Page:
If acute or chronic bleeding is suspected as a cause of the anemia, a search for the site of bleeding is indicated. This may require imaging studies (x-ray, MRI, CT scanning), endoscopy, or exploratory surgery.
Source: Medical Disability Advisor
|The underlying condition or disease causing the anemia should be identified before beginning any treatment except when individual is unstable due to significant blood loss. In this case, a blood transfusion may be required in order to replace lost blood before a diagnosis can be made. However, blood transfusions usually are reserved for those who are actively bleeding and are displaying signs of shock or hypoxia.|
Treatment is directed toward the underlying cause of the anemia. Iron-deficiency anemia due to low iron in the diet or increased demand (such as during pregnancy) may be treated with oral iron supplements accompanied by vitamin C to encourage the assimilation of iron. Iron-deficiency anemia caused by chronic bleeding is treated by finding the cause of the bleeding and treating that condition. Gastrointestinal bleeding is a common cause of iron-deficiency anemia and may be treated with proton pump inhibitor or histamine (H2) antagonist drugs to control bleeding.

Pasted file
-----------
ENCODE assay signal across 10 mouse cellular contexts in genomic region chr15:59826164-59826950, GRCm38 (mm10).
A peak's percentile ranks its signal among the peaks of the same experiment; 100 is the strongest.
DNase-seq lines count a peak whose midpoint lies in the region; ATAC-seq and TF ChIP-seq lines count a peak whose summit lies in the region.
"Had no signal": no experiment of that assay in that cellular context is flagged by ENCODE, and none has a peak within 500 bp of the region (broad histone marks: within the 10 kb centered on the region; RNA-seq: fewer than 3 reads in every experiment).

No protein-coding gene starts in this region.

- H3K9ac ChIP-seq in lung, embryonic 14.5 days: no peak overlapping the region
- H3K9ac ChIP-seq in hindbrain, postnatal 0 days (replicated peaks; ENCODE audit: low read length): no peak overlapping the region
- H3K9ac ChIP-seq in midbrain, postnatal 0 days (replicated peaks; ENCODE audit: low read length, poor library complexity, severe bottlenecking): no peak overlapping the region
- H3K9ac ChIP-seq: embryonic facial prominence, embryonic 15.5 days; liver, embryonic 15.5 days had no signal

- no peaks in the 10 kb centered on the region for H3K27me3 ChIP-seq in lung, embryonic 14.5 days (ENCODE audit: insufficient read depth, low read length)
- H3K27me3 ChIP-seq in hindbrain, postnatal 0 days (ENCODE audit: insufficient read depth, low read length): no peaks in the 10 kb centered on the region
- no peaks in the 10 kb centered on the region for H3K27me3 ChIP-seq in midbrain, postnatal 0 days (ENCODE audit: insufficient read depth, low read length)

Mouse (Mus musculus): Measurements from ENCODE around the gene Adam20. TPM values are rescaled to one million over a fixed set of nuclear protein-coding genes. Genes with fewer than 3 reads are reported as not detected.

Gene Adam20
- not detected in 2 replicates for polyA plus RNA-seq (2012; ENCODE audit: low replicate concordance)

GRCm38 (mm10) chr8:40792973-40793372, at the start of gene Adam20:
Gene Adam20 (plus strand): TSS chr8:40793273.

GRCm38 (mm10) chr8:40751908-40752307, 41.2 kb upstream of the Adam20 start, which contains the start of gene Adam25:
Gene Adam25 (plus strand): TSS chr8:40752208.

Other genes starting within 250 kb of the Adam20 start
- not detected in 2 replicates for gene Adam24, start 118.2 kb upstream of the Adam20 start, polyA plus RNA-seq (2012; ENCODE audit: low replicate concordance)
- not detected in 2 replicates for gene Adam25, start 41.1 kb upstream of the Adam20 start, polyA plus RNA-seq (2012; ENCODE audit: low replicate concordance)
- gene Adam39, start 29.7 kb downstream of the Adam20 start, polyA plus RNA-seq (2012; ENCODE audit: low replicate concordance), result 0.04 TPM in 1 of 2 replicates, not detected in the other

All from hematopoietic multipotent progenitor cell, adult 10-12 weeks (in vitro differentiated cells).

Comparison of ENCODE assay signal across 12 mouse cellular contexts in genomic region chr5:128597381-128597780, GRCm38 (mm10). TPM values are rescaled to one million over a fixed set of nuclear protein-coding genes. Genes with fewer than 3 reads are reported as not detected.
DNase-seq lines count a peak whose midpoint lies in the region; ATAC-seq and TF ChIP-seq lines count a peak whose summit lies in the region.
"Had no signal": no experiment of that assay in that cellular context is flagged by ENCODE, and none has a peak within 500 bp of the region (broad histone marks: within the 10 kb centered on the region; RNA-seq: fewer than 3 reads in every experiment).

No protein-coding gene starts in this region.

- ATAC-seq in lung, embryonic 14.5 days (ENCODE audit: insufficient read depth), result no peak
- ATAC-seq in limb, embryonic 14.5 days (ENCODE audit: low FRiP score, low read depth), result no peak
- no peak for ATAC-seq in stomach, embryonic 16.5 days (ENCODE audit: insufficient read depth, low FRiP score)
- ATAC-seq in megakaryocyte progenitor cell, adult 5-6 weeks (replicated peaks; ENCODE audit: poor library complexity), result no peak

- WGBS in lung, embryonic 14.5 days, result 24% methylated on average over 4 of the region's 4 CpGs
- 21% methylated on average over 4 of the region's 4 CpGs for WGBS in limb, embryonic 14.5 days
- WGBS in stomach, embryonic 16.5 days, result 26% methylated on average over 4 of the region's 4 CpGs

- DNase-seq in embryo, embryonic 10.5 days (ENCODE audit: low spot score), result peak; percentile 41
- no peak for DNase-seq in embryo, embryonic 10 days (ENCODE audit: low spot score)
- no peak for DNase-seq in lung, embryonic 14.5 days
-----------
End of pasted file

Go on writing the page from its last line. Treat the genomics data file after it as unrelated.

Folate-deficiency anemia is treated with oral folate supplements. Injections of the hormone EPO, which stimulates the bone marrow to produce RBCs are given to replace EPO deficiency caused by kidney disease. Autoimmune hemolytic anemia may be treated with steroids or other immunosuppressive drugs. More serious forms of anemia such as thalassemia may require regular transfusions of packed RBCs, exchange transfusions of whole blood, or a bone marrow transplant from a compatible donor.